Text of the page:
Despite the stability of hemp protein, changes in the amount of free amino acids and their composition have been observed due to the metabolic activity of microorganisms (Table 2 and Table S1). The amino acids undergo changes such as acylation, decarboxylation or substituent transfer. One of the objectives of the study on protein profile changes was to describe the fermentation mechanisms in the hemp-based matrix and compare them in two different products. It should also be noted that γ-aminobutyric acid (GABA) was determined in both samples. It is widely described that fermented foods are rich in GABA, such as kimchi, cheese and fermented dairy products. Various microorganisms such as bacteria, yeasts and filamentous fungi could have GABA-producing properties [32]. In addition, many authors have suggested that the enrichment of cereal-based foods in GABA may occur through fermentation by lactic acid bacteria (LAB). In the present study, significant GABA content was also found in both HPC-K and HPC-Y initially. This can be explained based on the matrix processing steps. According to Ma et al. [33], GABA content may have increased under the influence of thorough heat treatment. The authors suggested that processes such as direct cooking methods such as steaming, boiling, baking and microwave treatment increase the content of this amino acid. In the study presented here, HPC was cooked and pasteurized, which may have influenced the high initial GABA content in both samples. The increase in subsequent stages was probably influenced by the metabolic processes of bacteria. It can be concluded that a synergistic effect of pretreatment and fermentation on GABA content was observed in the presented beverages.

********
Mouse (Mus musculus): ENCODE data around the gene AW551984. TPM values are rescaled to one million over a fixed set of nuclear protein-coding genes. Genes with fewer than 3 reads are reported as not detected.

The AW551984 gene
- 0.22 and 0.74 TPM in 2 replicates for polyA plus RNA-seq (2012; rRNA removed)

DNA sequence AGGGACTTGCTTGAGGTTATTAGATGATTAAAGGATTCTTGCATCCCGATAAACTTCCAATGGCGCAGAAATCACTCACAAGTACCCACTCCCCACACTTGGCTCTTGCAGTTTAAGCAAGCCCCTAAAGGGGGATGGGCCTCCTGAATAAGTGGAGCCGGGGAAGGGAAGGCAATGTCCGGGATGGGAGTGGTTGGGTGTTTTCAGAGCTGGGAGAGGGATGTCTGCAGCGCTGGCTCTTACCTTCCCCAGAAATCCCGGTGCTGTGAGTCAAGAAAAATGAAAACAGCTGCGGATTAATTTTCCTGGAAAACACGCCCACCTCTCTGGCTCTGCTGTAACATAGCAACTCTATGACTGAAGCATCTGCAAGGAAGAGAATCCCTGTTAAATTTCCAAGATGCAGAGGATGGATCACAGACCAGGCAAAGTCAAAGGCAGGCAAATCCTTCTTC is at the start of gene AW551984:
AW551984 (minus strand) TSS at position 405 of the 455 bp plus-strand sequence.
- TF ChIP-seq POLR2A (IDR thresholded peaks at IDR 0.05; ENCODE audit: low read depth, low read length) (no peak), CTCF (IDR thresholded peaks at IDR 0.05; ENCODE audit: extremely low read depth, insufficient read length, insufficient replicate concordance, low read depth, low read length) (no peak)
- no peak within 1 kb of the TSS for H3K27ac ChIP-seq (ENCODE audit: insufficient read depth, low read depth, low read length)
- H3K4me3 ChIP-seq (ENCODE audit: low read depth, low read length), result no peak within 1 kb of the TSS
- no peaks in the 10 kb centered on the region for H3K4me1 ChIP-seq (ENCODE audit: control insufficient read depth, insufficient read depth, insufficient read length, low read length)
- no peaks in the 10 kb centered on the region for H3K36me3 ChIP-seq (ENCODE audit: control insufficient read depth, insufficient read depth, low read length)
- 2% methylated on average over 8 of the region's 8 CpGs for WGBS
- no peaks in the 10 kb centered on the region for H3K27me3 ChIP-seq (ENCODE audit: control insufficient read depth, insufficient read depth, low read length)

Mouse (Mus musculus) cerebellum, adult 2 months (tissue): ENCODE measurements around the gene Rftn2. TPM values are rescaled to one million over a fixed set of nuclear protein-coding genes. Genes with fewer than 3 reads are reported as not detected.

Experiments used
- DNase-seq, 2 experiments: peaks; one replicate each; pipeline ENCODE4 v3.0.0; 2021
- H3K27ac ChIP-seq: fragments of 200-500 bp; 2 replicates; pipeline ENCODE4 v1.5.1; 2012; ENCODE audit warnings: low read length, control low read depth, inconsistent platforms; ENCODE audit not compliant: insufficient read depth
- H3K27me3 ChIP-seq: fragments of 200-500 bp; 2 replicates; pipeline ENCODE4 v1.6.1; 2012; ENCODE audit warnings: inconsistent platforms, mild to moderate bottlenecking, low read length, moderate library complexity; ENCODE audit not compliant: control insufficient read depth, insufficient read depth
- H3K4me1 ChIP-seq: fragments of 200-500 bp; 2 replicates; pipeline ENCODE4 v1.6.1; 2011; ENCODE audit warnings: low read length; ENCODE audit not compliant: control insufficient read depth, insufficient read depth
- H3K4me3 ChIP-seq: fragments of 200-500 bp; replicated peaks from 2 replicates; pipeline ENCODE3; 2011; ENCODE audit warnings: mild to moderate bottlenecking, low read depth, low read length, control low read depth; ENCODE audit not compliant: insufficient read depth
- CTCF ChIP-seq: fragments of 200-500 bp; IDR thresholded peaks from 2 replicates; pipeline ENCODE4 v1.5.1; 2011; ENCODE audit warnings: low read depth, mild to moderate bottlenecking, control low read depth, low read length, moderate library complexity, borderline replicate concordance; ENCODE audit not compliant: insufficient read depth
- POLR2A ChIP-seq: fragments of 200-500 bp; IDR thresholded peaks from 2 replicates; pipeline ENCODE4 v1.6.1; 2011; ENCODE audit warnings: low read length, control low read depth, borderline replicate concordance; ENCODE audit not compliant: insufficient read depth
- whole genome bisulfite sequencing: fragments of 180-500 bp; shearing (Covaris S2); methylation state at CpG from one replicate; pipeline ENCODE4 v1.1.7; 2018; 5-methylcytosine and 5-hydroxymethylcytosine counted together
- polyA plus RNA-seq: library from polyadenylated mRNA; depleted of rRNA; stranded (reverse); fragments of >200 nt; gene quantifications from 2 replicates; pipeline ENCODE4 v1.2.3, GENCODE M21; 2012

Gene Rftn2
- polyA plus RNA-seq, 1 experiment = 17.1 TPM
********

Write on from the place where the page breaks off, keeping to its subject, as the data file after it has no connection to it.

Free amino acids (Table 2 and Table S1) also illustrated the timing and specificity of the bacterial and yeast growth model. This trend could be observed especially in the case of arginine. A complete distribution of this amino acid was observed in the HPC-Y sample compared to the HPC-K sample, where 0.36% arginine was eventually observed. Based on literature reports, it can be concluded that Lactobacillus bacteria are capable of degrading arginine to citrulline, ornithine and ammonium via the ADI pathway to produce additional energy. It can also be emphasized that based on the report by Huang et al. [34], arginine is most consumed by Streptococcus thermophilus. In the study presented here, two other bacterial cultures were used, which suggests that two other mechanisms were involved. Differences between HPC-Y and HPC-K were observed for aspartate and glutamine metabolism. In HPC-Y, a significant decrease in ASP and GLU was observed on the first day of storage, and this is when the lowest content of these amino acids was recorded. In HPC-K, ASP increased, while GLU decreased sharply. In addition, no disturbance in alanine content was observed in both samples. These results correlated with the mechanisms of amino acid decomposition. ASP deamination followed by decarboxylation produces beta-alanine, and an increase in ALA content can be observed as a result of fermentation (days 1 and 3). It is likely that fermentation on day 1 breaks everything down, and oxaloacetate is formed, with a second deamination process taking place in the meantime. Significant changes in the free amino acid profile were also noted for proline and lysine. The first increase, followed by a decrease in proline, was also a direct effect of LAB metabolism. According to Chourasia et al. [35], the endopeptidases’ (PepP, PepX, PepQ, PepR, and PepI) proline-specific activity of LAB is able to release proline-rich peptides during fermentation, which demonstrate antihypertensive activity [36]. Additionally, the authors reported on the release of ACE-inhibitory peptides upon soymilk fermentation by LAB, including Limosilactobacillus fermentum, L. delbrueckii, and Lacticaseibacillus paracasei [37]. The increase in lysine is very important for vegan products due to the fact that it is limited in a plant-based vegan diet [38]. In contrast, in milk-based yogurts, some changes coincide. An increase in lysine and leucine content and a decrease in methionine and serine content were observed [39] In conventional yogurt, the first phase of fermentation with S. thermophilus, which is part of the yogurt starter culture, is characterized by an increase in lysine, arginine, glutamic acid, threonine, glycine, alanine, valine and leucine when the culture actively produced lactic acid, a decrease in histidine, proline, methionine, phenylalanine, and cystine, and a barely noticeable presence of serine and tyrosine.